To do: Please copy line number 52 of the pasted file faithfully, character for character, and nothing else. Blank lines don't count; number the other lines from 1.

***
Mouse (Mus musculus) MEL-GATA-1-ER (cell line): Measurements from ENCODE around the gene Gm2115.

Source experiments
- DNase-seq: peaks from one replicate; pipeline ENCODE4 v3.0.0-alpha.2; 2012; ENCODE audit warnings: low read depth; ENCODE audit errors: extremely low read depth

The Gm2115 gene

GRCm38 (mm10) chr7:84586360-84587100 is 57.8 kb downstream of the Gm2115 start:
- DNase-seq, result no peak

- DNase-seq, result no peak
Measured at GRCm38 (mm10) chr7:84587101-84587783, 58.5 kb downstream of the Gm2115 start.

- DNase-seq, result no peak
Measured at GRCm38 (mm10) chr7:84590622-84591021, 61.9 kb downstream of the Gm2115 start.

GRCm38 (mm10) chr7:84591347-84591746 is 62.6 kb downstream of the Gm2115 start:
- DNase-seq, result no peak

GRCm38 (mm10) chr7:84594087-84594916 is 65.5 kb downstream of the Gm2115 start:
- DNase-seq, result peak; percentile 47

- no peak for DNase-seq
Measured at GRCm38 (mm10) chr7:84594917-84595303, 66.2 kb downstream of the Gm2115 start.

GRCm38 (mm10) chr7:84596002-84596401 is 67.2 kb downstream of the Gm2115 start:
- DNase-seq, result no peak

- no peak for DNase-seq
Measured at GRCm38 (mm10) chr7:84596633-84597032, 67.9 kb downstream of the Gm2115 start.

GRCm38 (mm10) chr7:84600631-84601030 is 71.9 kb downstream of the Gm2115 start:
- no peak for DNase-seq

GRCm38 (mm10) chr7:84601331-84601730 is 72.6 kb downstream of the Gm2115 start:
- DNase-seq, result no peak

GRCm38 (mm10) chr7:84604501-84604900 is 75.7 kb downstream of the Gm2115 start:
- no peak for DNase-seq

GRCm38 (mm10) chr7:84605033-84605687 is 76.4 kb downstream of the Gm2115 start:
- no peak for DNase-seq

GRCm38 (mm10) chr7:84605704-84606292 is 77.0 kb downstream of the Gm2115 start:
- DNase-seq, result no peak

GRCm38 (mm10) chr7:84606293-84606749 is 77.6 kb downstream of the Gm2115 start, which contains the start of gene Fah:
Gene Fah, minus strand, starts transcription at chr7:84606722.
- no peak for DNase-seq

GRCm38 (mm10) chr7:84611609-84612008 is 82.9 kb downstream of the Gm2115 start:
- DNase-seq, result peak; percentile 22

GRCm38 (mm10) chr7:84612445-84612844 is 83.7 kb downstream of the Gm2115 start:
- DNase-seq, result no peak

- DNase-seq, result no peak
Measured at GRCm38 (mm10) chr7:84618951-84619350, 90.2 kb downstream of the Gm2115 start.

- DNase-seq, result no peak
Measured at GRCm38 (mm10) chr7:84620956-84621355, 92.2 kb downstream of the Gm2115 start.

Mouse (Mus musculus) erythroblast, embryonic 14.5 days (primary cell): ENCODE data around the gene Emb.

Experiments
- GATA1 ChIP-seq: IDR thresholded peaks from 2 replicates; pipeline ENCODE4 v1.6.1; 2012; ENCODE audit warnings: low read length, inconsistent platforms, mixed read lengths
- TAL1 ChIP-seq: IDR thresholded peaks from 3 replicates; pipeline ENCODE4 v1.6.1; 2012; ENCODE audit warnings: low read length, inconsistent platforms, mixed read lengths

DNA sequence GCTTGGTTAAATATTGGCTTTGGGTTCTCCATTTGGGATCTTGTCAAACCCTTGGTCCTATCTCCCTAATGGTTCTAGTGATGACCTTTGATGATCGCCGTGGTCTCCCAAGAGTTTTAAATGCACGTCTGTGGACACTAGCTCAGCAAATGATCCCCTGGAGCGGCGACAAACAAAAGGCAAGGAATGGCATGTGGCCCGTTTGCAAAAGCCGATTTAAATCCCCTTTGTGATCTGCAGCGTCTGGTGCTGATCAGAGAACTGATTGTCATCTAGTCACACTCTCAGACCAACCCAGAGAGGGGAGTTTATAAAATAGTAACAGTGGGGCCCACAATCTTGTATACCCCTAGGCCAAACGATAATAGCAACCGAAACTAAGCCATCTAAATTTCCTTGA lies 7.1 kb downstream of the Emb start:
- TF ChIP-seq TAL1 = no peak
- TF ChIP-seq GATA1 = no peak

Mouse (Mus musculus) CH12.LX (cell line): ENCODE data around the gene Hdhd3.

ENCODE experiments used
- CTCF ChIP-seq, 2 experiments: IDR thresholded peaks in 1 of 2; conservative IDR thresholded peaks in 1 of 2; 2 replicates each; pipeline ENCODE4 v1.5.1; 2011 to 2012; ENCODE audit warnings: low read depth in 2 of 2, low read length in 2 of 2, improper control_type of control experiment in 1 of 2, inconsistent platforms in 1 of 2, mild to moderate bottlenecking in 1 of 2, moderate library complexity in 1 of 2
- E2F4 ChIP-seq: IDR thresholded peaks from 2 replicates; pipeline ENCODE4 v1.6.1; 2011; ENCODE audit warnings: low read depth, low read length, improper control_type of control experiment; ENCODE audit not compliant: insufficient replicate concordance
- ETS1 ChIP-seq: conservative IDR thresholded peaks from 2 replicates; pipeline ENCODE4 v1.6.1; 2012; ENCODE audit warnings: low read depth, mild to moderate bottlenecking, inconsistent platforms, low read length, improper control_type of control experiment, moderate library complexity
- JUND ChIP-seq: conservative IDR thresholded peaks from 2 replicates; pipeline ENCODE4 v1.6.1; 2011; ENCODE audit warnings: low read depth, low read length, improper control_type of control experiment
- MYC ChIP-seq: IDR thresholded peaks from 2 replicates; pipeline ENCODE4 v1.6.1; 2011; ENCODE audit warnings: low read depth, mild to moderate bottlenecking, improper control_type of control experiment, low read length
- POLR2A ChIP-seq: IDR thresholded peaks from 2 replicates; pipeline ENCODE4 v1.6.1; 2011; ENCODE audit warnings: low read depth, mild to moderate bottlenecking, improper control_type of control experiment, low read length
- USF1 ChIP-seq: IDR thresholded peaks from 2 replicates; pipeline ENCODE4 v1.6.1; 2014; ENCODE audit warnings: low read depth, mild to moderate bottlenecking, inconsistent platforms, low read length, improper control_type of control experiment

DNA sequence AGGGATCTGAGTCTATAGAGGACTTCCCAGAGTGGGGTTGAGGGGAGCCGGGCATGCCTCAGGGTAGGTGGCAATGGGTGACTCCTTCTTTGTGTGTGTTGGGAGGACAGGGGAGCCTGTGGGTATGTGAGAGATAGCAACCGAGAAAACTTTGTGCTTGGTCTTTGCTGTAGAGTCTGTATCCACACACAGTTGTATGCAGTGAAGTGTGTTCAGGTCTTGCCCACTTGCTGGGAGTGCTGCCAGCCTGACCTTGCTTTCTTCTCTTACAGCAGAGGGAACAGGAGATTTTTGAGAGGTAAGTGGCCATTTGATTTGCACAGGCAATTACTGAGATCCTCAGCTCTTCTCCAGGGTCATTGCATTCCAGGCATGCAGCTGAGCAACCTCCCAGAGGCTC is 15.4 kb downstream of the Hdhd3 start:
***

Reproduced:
- E2F4 ChIP-seq: IDR thresholded peaks from 2 replicates; pipeline ENCODE4 v1.6.1; 2011; ENCODE audit warnings: low read depth, low read length, improper control_type of control experiment; ENCODE audit not compliant: insufficient replicate concordance